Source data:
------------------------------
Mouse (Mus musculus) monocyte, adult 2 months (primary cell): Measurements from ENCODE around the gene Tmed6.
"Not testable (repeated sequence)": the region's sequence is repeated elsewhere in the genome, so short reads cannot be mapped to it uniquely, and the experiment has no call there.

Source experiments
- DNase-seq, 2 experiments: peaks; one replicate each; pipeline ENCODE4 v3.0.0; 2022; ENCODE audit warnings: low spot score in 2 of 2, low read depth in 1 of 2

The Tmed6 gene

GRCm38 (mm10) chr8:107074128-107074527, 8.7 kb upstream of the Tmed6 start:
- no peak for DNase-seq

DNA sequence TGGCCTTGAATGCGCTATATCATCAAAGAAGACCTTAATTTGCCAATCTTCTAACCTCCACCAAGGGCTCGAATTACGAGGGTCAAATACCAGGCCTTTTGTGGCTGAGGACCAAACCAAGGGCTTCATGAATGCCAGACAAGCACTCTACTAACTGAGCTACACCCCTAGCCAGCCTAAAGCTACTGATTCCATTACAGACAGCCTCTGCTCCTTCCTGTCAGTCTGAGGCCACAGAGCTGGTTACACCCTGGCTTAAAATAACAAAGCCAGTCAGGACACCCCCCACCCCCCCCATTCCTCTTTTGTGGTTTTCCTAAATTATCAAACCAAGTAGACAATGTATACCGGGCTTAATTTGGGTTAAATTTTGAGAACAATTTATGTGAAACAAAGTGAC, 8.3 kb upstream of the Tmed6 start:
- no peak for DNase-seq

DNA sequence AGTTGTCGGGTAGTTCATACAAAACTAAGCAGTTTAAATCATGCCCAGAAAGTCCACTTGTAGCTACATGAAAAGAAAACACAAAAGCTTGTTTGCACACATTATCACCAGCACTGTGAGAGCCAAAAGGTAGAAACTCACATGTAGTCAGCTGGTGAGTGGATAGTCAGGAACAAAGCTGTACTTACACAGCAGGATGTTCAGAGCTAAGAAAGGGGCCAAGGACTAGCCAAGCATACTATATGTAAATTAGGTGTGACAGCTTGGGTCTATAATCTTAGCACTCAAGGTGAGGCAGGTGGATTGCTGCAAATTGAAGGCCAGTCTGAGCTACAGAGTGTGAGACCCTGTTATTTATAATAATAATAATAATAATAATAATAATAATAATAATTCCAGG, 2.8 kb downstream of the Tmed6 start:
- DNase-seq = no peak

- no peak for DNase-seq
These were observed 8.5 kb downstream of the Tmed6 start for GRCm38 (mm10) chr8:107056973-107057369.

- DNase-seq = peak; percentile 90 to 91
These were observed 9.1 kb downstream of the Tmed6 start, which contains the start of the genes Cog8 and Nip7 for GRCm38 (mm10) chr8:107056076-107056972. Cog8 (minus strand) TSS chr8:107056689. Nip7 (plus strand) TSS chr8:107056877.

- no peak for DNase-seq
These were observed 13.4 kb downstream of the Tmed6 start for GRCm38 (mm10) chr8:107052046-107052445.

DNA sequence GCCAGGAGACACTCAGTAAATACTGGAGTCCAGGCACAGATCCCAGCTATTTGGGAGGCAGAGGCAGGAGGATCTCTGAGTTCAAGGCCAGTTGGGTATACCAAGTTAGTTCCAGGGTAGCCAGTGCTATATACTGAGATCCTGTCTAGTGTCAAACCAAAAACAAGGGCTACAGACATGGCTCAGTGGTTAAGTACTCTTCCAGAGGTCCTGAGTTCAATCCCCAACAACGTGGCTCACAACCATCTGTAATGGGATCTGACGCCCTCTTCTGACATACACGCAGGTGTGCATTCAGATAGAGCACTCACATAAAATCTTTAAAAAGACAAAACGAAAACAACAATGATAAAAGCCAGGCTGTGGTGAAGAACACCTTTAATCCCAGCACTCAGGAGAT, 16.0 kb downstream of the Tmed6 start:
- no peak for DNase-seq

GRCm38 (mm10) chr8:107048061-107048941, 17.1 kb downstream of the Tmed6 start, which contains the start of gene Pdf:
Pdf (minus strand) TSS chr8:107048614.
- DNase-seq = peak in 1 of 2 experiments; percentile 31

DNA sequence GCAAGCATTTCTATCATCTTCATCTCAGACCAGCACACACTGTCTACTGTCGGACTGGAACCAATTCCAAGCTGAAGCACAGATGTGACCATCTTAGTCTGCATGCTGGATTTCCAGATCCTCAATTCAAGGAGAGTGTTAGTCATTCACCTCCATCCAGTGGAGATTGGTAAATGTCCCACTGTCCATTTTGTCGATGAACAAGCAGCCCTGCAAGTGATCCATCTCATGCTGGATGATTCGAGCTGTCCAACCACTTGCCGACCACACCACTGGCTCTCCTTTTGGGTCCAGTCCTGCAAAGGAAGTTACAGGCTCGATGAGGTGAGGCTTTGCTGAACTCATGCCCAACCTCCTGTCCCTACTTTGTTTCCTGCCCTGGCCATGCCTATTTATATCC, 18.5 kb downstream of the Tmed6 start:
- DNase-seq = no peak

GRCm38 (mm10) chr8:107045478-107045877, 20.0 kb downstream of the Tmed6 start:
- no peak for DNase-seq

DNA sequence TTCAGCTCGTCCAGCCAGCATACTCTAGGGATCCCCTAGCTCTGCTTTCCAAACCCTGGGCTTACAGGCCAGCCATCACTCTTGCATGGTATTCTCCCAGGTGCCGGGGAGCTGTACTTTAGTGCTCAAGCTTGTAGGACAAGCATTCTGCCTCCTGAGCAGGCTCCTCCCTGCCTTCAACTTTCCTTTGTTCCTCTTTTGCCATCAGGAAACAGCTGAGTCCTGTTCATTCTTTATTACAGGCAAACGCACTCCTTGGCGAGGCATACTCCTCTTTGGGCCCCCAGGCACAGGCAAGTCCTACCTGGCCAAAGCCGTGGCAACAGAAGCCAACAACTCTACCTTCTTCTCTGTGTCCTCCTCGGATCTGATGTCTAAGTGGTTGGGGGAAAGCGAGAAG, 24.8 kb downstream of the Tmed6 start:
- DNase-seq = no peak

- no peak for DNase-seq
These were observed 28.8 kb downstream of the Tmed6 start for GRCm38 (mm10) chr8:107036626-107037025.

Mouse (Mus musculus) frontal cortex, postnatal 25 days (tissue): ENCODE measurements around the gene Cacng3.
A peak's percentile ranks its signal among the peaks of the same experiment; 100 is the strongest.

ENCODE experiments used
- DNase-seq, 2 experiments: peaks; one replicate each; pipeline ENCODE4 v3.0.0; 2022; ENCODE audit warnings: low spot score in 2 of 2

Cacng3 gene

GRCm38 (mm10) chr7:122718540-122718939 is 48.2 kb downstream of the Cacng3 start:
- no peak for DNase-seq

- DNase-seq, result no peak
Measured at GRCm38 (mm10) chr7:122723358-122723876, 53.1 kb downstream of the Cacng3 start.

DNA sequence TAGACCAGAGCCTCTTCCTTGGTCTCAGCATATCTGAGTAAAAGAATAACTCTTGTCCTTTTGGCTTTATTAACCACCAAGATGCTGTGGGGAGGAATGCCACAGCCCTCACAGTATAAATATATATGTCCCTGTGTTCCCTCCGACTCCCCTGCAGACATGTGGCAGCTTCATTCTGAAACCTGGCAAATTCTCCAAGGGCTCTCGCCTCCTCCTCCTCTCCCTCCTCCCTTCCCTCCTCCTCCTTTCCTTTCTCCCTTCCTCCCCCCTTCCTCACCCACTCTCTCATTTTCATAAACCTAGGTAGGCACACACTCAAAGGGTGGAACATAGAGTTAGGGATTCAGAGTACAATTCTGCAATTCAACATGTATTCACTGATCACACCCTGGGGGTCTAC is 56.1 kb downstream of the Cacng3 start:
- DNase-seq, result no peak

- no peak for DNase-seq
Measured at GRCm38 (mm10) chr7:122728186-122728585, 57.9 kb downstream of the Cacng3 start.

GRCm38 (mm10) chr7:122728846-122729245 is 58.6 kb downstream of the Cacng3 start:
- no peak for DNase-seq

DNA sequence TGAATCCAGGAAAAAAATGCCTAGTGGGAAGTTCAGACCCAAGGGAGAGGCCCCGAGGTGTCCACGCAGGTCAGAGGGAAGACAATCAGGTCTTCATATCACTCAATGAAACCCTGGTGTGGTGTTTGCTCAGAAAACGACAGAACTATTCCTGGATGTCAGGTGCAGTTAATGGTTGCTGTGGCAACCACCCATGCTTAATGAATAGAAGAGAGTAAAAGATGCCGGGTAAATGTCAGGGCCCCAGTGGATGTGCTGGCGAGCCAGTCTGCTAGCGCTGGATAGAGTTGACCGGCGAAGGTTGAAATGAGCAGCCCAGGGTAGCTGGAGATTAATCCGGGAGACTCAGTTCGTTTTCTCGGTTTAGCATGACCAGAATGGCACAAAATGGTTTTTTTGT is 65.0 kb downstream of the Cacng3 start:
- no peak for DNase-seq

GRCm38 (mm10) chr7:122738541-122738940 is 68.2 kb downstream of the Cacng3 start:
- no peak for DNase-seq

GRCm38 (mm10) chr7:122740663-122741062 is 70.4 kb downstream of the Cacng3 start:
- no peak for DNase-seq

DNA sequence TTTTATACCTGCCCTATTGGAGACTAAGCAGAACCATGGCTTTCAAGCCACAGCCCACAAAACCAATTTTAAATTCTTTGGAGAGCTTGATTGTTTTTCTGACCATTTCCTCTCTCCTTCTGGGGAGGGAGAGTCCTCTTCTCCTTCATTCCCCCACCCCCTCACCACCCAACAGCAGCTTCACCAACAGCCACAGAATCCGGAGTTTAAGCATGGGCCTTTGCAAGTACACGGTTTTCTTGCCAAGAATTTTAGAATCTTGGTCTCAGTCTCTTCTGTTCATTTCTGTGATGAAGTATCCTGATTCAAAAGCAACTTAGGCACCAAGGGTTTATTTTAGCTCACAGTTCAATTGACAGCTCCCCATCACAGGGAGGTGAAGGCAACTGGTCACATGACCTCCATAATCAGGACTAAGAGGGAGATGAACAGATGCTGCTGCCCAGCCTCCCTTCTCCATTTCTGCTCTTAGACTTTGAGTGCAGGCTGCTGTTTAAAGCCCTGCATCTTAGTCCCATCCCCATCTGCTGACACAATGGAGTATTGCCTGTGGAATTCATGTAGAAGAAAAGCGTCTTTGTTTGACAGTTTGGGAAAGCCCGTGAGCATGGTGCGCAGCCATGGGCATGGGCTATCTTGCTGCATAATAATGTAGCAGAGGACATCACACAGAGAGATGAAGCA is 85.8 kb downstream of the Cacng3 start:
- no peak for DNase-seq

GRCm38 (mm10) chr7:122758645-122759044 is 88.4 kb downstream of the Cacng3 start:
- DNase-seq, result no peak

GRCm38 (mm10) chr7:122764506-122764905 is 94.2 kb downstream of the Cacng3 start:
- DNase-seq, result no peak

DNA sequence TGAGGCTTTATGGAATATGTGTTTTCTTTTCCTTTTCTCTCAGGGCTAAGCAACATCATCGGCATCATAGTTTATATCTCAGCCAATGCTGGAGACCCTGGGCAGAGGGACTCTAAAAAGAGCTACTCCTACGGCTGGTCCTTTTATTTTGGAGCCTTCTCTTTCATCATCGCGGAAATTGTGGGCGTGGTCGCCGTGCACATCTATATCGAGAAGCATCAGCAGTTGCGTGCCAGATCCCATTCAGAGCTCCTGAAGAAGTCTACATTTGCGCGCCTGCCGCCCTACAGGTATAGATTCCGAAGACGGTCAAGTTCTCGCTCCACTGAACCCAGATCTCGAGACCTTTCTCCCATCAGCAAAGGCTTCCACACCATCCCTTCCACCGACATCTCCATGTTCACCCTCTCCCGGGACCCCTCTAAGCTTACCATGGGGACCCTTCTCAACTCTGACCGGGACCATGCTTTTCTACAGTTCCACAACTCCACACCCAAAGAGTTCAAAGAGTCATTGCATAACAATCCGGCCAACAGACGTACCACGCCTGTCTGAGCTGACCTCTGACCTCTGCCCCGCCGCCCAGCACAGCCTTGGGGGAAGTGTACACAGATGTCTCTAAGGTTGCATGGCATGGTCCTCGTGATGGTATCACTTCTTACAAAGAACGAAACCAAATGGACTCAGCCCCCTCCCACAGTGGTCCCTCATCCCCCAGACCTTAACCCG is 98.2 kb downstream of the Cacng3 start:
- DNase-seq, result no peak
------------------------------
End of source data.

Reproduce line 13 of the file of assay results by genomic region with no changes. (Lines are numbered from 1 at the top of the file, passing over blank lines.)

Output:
These were observed 8.5 kb downstream of the Tmed6 start for GRCm38 (mm10) chr8:107056973-107057369.